The birthplace of Le Corbusier—one of the world’s most famous architects—Switzerland is home to Pritzker Prize winners, as well as a new generation of acclaimed architects whose projects offer inspiration around the world.
If you’re a fan of Le Corbusier’s sweeping concrete volumes or Peter Zumthor’s work with the material then you’ll love becoming acquainted with a new coterie of up-and-coming Swiss architects, whose work on public and residential projects has one thing in common: enhancing their natural surroundings in striking ways.
1. Atelier Peter Zumthor
Born in Basel, Pritzker Architecture Prize-winning architect Peter Zumthor needs little introduction. From his renowned Therme baths in Vals, Switzerland, to his Steilneset Memorial in Vardø, Norway, Zumthor’s calm, sensorial spaces are grounded in materials, place, and craftsmanship. When the Pritzker Prize jury selected Zumthor as the 2009 Laureate, they said: “His buildings have a commanding presence, yet they prove the power of judicious intervention, showing us again and again that modesty in approach and boldness in overall result are not mutually exclusive. His buildings masterfully assert their presence, engaging many of our senses, not just our sight but also our sense of touch, hearing, and smell.”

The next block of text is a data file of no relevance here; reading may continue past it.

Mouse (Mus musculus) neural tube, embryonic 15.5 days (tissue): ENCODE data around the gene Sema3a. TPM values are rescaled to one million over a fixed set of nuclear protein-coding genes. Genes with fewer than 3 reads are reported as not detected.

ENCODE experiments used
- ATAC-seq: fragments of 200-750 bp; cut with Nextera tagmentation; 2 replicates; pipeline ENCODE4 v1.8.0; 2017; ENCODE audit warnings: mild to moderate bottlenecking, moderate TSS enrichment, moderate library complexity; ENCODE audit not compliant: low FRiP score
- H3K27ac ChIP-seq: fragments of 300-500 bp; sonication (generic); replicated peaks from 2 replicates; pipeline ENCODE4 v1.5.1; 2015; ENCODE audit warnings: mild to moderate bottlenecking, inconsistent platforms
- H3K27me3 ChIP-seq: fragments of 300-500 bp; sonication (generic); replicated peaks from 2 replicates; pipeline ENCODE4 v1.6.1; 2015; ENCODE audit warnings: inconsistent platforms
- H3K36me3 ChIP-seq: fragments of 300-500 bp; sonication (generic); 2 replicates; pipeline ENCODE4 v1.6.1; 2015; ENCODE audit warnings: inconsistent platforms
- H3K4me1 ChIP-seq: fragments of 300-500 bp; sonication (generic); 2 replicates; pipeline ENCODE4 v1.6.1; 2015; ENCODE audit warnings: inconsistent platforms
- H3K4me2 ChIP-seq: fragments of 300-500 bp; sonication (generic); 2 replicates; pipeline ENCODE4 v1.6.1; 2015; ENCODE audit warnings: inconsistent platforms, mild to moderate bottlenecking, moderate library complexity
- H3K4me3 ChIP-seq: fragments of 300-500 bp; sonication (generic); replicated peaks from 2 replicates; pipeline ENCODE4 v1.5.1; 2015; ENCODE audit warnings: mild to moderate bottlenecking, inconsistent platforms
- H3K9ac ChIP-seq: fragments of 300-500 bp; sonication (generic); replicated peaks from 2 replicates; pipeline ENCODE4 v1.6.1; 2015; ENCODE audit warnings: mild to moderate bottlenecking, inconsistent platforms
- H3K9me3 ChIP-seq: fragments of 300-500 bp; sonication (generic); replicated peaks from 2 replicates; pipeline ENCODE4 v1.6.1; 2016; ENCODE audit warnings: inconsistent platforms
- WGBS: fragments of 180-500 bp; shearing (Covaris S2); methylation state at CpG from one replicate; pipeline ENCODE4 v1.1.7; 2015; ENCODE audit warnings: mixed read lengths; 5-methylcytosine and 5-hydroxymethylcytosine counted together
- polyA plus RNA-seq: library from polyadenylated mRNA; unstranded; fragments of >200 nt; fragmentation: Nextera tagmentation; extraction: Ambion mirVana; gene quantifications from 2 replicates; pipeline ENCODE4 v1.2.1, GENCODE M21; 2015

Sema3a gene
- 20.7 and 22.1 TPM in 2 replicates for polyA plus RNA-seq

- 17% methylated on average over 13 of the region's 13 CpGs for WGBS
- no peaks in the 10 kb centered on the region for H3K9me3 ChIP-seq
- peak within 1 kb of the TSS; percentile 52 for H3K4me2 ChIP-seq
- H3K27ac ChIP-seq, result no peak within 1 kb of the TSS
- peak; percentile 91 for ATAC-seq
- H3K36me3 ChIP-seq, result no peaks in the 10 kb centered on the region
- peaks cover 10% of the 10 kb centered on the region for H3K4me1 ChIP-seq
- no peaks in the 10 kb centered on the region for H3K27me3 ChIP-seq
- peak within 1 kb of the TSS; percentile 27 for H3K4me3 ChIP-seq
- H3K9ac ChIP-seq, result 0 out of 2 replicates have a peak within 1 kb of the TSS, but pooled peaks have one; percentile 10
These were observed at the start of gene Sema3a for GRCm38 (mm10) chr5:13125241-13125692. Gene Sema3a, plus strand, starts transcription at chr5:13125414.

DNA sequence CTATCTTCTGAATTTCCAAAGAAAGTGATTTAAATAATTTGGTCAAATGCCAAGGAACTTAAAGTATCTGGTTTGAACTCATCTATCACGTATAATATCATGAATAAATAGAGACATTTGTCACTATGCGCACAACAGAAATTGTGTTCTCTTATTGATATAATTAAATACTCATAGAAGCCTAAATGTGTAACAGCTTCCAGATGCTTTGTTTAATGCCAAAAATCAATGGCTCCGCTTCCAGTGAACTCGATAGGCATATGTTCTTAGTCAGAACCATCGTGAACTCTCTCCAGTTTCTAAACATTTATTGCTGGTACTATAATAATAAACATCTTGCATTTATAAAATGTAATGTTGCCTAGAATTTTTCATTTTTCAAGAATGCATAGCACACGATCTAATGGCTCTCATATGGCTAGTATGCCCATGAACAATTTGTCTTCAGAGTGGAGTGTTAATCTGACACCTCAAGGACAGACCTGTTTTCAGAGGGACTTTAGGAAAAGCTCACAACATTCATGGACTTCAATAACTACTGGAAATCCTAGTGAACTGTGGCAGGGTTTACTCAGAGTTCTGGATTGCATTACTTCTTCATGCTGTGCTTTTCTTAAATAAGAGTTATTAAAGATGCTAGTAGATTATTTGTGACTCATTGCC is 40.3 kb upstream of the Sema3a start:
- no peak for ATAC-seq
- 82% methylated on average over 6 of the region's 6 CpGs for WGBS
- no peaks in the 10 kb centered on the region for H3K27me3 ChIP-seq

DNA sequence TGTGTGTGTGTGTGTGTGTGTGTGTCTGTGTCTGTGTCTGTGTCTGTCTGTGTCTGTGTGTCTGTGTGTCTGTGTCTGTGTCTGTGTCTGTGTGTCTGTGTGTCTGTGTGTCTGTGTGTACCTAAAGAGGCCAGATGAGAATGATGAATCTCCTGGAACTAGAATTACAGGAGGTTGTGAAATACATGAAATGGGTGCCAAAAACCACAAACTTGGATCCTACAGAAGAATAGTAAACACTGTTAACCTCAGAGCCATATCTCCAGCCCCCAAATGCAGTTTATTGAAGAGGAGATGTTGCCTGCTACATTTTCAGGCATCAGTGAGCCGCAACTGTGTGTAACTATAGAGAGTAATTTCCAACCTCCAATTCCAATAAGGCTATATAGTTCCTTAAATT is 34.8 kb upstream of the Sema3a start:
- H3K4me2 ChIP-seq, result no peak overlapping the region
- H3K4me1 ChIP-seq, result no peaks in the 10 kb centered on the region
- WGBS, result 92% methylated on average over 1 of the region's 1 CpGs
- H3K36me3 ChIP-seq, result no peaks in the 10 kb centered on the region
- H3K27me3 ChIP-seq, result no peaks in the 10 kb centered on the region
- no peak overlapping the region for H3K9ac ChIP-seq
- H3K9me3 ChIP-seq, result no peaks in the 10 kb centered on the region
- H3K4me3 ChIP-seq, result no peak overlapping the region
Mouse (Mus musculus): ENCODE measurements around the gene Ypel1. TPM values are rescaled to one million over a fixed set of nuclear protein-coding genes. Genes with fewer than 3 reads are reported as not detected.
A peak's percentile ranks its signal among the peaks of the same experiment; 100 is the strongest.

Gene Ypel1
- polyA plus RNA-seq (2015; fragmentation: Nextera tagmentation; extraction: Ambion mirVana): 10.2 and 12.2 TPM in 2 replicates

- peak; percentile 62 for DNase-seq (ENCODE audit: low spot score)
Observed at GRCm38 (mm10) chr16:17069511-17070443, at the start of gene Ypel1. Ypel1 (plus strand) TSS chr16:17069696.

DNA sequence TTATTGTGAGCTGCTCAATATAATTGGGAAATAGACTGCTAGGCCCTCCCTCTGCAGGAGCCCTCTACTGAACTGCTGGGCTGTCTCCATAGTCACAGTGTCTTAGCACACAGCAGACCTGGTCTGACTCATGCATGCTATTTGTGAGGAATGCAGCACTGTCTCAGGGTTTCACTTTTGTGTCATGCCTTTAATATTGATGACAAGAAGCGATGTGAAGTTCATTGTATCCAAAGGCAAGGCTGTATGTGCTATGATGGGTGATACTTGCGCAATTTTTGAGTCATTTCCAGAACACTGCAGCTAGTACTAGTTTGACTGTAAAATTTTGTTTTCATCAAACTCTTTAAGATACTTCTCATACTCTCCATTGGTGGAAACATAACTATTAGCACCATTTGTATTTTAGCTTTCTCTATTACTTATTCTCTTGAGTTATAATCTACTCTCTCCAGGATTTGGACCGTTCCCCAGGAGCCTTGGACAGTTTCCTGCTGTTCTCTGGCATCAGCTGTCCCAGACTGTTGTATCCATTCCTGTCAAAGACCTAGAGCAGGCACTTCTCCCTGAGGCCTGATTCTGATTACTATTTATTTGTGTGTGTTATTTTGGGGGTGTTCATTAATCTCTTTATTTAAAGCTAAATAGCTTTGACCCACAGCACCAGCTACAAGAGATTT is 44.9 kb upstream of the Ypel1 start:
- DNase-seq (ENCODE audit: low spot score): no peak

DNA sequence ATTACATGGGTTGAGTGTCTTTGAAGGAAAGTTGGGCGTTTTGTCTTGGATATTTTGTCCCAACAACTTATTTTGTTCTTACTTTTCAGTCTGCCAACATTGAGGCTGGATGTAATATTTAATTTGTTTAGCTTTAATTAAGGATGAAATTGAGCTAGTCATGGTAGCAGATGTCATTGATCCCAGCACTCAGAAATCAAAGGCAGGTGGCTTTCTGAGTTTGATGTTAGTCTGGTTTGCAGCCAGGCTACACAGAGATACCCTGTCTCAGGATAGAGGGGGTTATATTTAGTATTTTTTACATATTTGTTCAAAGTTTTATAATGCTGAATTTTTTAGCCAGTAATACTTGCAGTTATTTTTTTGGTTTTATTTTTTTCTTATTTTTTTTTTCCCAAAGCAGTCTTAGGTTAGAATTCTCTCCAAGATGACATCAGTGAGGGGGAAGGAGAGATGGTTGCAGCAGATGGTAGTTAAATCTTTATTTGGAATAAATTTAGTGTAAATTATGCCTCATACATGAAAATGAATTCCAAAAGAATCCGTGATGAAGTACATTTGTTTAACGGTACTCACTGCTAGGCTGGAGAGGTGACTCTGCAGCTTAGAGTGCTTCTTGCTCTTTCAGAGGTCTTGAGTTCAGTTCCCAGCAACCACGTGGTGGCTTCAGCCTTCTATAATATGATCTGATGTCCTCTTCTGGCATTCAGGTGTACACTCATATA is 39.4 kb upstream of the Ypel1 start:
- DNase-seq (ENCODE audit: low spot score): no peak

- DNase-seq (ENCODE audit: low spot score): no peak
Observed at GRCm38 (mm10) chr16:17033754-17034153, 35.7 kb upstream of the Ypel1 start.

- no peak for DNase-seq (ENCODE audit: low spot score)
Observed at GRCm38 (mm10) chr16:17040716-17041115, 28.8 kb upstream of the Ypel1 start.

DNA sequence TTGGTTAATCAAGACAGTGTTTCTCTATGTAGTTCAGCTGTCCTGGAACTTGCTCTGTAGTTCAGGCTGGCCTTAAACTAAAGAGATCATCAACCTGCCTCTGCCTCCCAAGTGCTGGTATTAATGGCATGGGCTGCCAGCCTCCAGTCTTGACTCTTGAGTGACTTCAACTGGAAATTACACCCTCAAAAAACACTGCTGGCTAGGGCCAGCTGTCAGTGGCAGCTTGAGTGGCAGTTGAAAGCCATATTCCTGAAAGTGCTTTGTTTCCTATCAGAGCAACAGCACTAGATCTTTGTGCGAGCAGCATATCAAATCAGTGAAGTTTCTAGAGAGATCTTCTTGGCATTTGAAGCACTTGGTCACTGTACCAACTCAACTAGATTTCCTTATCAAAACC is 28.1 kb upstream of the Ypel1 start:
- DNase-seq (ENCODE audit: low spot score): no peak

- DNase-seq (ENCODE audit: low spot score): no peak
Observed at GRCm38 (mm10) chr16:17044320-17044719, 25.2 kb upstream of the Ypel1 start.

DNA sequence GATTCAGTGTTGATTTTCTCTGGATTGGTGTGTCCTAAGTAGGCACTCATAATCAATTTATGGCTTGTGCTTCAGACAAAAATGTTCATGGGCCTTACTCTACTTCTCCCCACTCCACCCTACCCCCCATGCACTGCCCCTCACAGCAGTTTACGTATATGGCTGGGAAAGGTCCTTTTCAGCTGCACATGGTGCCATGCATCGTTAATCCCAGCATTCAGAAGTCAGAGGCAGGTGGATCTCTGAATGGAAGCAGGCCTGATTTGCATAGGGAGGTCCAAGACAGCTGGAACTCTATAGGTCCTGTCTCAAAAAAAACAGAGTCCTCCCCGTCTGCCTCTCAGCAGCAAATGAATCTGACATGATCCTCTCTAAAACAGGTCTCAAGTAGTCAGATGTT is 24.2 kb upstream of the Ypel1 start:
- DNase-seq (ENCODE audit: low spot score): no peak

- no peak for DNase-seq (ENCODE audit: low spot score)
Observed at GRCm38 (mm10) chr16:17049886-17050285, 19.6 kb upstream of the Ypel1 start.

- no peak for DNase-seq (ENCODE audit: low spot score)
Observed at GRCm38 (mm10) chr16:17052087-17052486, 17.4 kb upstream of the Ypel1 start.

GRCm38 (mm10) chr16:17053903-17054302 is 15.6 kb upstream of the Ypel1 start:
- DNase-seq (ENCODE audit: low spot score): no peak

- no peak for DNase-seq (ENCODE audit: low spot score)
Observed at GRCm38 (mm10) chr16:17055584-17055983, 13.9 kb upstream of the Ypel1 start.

Basing his studio in a remote village in eastern Switzerland since 1979, Zumthor’s reputation for keeping to himself commands almost as much attention as his buildings. Projects in the works include extensions to Fondation Beyeler in Basel and the Los Angeles County Museum of Art (LACMA)—his first major US project. His Secular Retreat in Devon in the UK won a 2019 RIBA National Award and was longlisted for House of the Year.
2. Inches Geleta Architetti
A graduate of the Academy of Architecture in Mendrisio, near the Swiss–Italian border, architect Matteo Inches was born in northern Italy, but raised in Switzerland. Nastasja Inches-Geleta, who completed her studies in interior architecture at SUPSI (University of Applied Sciences and Arts of Southern Switzerland), was born in Germany but raised in Australia. Together, the young duo makes up the award-winning Swiss firm Inches Geleta.
“The basic idea behind each of our works always stems from the interpretation of a way of living and experiencing space in a given context,” they say. “Both physically and through social interaction.” Working in local materials that are relevant to the location of each project, the Locarno-based studio counts among its work school extensions, the MeCrì Museum in Minusio, an 11-acre (45,000 sq m) urban development project (currently in the planning phase), and a number of striking residential projects. Both the Infinity and Palazzo Pioda housing projects see structure become façade, while the single-family Pallone and Weidmann homes blend into their surroundings yet also take advantage of their views.
3. Herzog & de Meuron
When Jacques Herzog and Pierre de Meuron were awarded the Pritzker Prize in 2001, they were the first Swiss architects to win the accolade. The jury highlighted their “ingenuity and imagination” and “capacity to astonish.” One of the world’s most acclaimed—and prolific—architectural practices, Herzog & de Meuron was established in Basel in 1978.